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We need to know two of the following three to calculate the third: redshifted color, baseline color, and velocity. The velocity is related to the difference between the redshifted color and the objects baseline color. How do we know the baseline color of distant objects to know the amount of redshifting?

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A brilliant question and a prime example of what makes physics.SE such a great resource (google couldn't answer it for me). It would be even more awesomer (sic) if the user could accept Alfred's answer. – Shashank Sawant Mar 29 '14 at 3:54

How do we know the baseline color of distant objects to know the amount of redshifting?

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From Wiki:

To determine the redshift, one searches for features in the spectrum such as absorption lines, emission lines, or other variations in light intensity. If found, these features can be compared with known features in the spectrum of various chemical compounds found in experiments where that compound is located on earth. A very common atomic element in space is hydrogen. The spectrum of originally featureless light shone through hydrogen will show a signature spectrum specific to hydrogen that has features at regular intervals. If restricted to absorption lines it would look similar to the illustration (top right). If the same pattern of intervals is seen in an observed spectrum from a distant source but occurring at shifted wavelengths, it can be identified as hydrogen too. If the same spectral line is identified in both spectra but at different wavelengths then the redshift can be calculated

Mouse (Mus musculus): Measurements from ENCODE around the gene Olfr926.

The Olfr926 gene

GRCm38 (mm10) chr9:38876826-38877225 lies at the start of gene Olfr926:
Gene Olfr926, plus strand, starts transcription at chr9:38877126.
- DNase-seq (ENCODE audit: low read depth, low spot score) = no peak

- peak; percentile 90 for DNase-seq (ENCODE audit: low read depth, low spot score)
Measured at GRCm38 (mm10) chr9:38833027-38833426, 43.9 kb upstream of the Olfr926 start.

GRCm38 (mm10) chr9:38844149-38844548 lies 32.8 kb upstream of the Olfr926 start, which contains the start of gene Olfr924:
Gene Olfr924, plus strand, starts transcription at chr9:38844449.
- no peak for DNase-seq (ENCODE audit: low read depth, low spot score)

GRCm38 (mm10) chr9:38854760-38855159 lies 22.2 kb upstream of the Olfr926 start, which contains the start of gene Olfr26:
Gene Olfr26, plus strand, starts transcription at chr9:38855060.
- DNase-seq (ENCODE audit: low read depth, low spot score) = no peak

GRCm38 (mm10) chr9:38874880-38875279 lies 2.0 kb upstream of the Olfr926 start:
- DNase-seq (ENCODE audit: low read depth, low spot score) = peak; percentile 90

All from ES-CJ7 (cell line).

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Most of space is made up of Hydrogen. Hydrogen has distinct emission and absorption lines that correspond to electron orbital transitions. The 2 -> 3 line at 656 nm (so orange / reddish) corresponds to an electron going from a state with principal quantum number two to three. This will be the same everywhere (except perhaps near black holes) so there you have your baseline.

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